Why I Don’t Have Mono-Crystalline Solar Panels

Several people have commented that my panels look different to those on other houses.

Most solar PV installations use Mono-Crystalline panels, because they are smaller for the same power rating.

The panels on my roof are Kaneka Thin Film Panels.

Here are the reasons why:

Efficiency In Real World Temperatures

When you see a panel power rating it is based on laboratory conditions with a panel temperature of 25oC.

In Australia, on your roof, the panel temperature is generally somewhere around double the ambient temperature, thus most panels operate above 25oC most of the time.

Typical crystallines panels lose power @ 0.45% per degree C above 25oC.

Typical thin-film panels lose power @ 0.25% per degree C above 25oC.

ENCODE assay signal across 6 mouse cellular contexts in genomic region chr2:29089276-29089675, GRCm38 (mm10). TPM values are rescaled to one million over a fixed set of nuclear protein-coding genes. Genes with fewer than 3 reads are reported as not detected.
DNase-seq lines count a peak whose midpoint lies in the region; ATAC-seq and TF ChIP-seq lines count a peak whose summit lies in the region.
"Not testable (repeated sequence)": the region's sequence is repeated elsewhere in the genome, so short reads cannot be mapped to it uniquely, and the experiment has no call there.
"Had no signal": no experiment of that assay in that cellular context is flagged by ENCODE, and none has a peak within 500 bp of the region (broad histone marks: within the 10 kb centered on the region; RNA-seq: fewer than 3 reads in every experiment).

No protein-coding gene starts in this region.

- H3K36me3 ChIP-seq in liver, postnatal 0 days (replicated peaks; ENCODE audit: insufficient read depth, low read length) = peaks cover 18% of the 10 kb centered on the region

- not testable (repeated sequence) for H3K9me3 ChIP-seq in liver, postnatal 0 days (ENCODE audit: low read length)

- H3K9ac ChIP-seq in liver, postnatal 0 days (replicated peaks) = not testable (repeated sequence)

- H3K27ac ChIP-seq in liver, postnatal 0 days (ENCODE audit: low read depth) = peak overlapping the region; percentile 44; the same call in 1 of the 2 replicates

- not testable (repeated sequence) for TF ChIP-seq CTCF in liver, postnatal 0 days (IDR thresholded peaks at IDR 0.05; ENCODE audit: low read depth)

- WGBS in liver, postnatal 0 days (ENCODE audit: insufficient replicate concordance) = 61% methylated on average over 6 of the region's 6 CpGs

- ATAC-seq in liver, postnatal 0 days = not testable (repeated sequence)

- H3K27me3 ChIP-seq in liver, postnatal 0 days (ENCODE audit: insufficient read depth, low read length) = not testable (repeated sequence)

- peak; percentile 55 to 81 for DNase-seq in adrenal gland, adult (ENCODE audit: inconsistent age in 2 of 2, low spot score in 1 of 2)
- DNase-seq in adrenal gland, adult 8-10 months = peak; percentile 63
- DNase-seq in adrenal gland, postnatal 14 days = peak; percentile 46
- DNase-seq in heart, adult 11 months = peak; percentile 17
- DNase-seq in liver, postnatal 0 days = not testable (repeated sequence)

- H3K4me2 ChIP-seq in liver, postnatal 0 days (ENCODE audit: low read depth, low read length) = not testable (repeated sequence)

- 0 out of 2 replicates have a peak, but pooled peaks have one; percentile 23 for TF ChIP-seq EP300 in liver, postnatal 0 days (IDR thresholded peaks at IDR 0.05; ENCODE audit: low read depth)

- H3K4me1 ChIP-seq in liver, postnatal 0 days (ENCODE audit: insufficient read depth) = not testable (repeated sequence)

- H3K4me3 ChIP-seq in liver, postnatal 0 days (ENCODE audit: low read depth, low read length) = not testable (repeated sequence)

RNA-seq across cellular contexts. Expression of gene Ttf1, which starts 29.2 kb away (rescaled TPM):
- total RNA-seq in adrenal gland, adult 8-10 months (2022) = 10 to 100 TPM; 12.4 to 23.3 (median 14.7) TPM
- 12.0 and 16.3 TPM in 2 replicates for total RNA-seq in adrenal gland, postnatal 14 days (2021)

This means that on a typical 25oC day with a panel temperature of 50oC

  • A 1000watt mono-crystalline system may be generating 885watts.
  • A 1000watt thin film system is likely to be generating a higher power of 935watts.

On hotter summer days when panel temperature can rise to over 80 degrees the difference will be even greater.


Thin film panels are bigger than mono-crystalline panels means that more of your roof is shaded by the panels helping to keep the house cooler.

Energy Payback

Thin film panels have much lower embodied energy than mono-crystalline panels meaning that the energy involved in the production is recovered within two years of use.

Better Performance When Partially Shaded

Partial shading effects can be quite significant in overall system efficiency. Thin film panels however are less susceptible to shading.


In spite of the above advantages for Thin Film panels the cost per installed watt is around the same as Monocrystaline panels.

More independent information about solar panels in Australian conditions can be found at the Desert Knowledge Solar Centre at Alice Springs


For similar posts see Solar Electricity in the Sustainability Tab